Edited by Ian Gilbert.
Across the world educators and policy makers are reaching for solutions to the very slippery problem of how to ensure consistency and quality in our education systems. There is an unwillingness to accept and live with uncertainty and yet each solution throws up more problems – many of them unexpected. This is because education, indeed the human brain, is a complex adaptive system in which outcomes emerge as more than a sum of their component parts.
Drawing predominantly on the philosophy of Gilles Deleuze, Becoming Mobius argues that teachers can and should learn to love uncertainty and complexity; that they should seek to become pedagogical activists working within a system while remaining outside of it – becoming like a Mobius strip both in and out. It argues that the interesting stuff in classrooms exists in the minute details, the pivotal moments of interactions, in relationships and in the affective dimension and that having faith in becoming attuned, to listening to the “gutterances” of others leads teaching into a new world of possibility.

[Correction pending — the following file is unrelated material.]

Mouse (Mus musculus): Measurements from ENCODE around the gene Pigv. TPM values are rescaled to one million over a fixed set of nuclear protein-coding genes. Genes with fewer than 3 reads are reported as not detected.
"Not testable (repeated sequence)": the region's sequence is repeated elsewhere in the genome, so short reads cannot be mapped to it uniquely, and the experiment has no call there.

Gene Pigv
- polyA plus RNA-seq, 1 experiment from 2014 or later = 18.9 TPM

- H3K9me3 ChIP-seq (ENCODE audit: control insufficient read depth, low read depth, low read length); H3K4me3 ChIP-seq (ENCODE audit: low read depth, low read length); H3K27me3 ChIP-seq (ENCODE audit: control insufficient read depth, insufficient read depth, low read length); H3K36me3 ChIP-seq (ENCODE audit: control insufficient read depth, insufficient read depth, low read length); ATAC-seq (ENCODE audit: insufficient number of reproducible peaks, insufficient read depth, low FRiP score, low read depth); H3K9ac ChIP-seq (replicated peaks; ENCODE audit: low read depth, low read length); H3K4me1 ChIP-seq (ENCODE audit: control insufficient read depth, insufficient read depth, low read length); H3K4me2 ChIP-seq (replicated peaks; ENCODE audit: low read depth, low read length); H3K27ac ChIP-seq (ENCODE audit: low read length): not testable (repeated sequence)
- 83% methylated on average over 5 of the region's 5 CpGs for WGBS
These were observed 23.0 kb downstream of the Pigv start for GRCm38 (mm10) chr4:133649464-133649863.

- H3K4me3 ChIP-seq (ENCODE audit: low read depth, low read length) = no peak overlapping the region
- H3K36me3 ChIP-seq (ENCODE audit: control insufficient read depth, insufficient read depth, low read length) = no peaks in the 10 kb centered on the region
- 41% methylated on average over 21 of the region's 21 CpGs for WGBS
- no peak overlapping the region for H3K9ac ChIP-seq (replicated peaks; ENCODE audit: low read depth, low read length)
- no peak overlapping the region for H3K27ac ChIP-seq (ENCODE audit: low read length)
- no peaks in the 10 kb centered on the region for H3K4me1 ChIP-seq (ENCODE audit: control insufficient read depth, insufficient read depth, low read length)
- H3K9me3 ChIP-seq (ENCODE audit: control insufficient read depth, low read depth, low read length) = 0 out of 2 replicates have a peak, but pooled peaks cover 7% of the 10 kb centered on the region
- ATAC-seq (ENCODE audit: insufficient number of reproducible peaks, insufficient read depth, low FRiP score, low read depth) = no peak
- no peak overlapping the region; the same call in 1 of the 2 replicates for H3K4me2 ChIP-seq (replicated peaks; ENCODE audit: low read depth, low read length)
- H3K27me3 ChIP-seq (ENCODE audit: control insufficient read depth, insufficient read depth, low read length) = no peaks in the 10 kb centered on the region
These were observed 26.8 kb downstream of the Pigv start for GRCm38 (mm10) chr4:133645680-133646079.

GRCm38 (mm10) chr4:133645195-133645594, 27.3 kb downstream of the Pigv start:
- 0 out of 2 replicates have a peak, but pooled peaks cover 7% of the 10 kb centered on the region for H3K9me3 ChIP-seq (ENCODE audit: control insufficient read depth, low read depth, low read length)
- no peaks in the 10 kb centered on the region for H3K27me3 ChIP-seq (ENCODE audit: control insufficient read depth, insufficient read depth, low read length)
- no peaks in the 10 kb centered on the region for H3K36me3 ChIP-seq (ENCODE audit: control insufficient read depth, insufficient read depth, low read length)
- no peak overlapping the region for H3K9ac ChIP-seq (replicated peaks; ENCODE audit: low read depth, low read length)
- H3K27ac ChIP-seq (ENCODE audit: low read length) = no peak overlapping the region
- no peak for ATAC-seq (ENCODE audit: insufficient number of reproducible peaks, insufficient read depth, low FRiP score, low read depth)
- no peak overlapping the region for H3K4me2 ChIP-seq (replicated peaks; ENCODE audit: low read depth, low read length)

This is an honest, challenging and incredibly profound book that makes you stop and think – deeply – about what you do, why you do it and the effect it has. You will never look at teaching in the same light again.